November 20, 2017

The Great Plateau

plateauI had what you might call an unusual early adulthood. Whereas most young adults march off to college and garner the degree that will define their life, I dropped out of high school at the 8th grade, attended an alternative high school (read dope-smoking, although I passed at the time) for two years, then dropped out entirely. The story is long, but I helped to build two dome homes in Indiana, built and slept in a treehouse through an Indiana winter, and returned to California where I had been mostly raised, two weeks after I turned 18, with not much more than bus fare and a duffle bag.

From there I built my own life, on my own terms, which meant (oddly enough, although there are reasons if you cared to ask) a job at the local community college library in the foothills of the Sierra Nevada Mountains and a life in the outdoors, which had always beckoned.

This is all background for the point I want to make. In the end, I paused before seriously attending college for about seven years. I dabbled in courses, I learned to run rivers and many other things. And that made all of the difference.

In the end, what made the difference was the timing. Had I entered college when I should have (in 1975), that would have been too early for the computer revolution. As it was, I entered college exactly with the computer revolution. I remember writing my first software program just as I was getting serious about pursuing my college education in the early 1980s, on a Commodore PET computer. My fate was sealed, and I didn’t even realize it.

Later, at Humboldt State University where I majored in Geography and minored in Computer Science, I wrote programs in FORTRAN to process rainfall data for my Geography professor. From there, I jumped on every single computer and network opportunity there was to be had.

I was an early and enthusiastic adopter (and proselytizer in the various organizations where I found work) for the Macintosh computer. I still was, when I joined OCLC seven years ago and broke the Microsoft stranglehold that still existed.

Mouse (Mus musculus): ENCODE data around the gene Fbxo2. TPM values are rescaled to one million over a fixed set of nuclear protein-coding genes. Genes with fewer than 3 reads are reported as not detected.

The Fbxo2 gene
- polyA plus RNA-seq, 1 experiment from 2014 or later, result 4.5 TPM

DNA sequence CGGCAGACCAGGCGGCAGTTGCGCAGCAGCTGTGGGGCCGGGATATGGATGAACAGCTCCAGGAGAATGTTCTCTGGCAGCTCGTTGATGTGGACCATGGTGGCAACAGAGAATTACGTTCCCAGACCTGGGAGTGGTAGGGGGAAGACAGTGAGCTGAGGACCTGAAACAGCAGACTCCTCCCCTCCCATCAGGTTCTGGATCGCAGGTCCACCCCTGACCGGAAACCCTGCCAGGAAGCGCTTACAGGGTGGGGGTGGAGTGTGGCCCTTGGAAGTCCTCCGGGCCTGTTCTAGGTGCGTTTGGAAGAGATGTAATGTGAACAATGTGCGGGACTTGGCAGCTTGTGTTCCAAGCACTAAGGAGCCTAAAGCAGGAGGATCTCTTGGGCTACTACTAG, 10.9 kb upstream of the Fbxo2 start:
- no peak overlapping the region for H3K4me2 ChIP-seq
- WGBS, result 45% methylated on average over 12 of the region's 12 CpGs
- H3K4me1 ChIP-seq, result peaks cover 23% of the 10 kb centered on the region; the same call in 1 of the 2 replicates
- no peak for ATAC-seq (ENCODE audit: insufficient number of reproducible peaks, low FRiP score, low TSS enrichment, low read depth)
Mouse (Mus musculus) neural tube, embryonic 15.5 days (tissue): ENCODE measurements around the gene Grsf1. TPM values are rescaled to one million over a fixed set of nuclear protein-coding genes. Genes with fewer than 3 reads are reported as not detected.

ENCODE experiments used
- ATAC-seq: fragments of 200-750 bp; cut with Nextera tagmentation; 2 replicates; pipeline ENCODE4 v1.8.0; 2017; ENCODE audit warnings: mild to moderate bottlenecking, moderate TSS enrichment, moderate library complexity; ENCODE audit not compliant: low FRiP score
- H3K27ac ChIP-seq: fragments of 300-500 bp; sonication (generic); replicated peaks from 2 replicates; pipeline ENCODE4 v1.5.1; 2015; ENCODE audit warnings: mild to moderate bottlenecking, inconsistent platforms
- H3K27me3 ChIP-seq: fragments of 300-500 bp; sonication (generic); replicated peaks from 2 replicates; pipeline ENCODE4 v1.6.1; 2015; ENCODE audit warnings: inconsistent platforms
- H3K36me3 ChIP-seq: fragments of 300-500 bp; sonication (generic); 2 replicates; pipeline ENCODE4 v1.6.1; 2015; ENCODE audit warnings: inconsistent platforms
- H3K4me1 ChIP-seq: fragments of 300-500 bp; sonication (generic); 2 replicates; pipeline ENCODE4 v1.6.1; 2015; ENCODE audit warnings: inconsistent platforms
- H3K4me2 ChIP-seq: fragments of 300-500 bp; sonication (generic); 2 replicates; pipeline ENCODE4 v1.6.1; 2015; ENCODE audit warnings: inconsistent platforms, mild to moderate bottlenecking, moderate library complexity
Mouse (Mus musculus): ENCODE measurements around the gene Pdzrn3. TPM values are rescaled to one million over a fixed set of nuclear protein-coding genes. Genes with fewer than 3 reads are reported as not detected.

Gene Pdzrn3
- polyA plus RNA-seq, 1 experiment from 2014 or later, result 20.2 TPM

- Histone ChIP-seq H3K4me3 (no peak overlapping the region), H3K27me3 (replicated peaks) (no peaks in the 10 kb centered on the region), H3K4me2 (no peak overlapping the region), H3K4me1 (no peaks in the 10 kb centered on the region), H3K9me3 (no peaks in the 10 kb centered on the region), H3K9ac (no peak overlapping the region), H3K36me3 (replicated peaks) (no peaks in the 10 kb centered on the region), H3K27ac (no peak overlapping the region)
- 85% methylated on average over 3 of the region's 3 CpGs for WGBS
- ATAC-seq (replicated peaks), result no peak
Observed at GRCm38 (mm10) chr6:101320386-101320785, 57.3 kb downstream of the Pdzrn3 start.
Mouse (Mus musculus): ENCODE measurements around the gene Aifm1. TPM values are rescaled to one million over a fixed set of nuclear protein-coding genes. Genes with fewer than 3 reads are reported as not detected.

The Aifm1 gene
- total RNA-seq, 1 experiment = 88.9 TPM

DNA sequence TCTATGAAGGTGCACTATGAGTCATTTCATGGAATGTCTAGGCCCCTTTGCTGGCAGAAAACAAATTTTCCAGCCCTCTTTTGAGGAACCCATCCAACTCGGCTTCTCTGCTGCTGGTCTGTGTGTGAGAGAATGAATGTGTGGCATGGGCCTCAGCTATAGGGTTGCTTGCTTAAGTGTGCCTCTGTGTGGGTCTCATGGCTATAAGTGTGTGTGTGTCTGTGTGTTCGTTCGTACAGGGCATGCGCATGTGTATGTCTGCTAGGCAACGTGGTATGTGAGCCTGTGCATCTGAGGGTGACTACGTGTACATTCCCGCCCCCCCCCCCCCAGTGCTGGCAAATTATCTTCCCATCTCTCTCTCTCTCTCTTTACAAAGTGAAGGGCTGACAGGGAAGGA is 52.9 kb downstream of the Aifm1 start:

I was an operator of an early automated circulation system (CLSI) at Humboldt State. And not long after that, I co-wrote the first book about the Internet aimed at librarians.

So I am here to tell you, that after a career of being on the cutting edge, the cutting edge doesn’t seem so cutting anymore. We seem to have reached, in libraries and I would argue in society more generally, a technical plateau. We might see innovation around the edges, but there is nothing I can point to that is truly transformative like the Internet was.

This is not necessarily a problem. In fact, systemic, major change can be downright painful. Believe me, I lived it in trying to make others understand how transformative it would be when few actually wanted to hear it. But for someone like me who counted his salad days as finding and pursuing the next truly transformative technology, this feels like a desert. Well, call it a plateau.

A long straight stretch without much struggle, or altitude gain, or major benefit. It is what it is. But you will have to forgive me if I regret the days when massive change was obvious, and surprising, and massively enabling.

Photo of the Tonto Plateau, Grand Canyon National Park, by Roy Tennant, FreeLargePhotos.com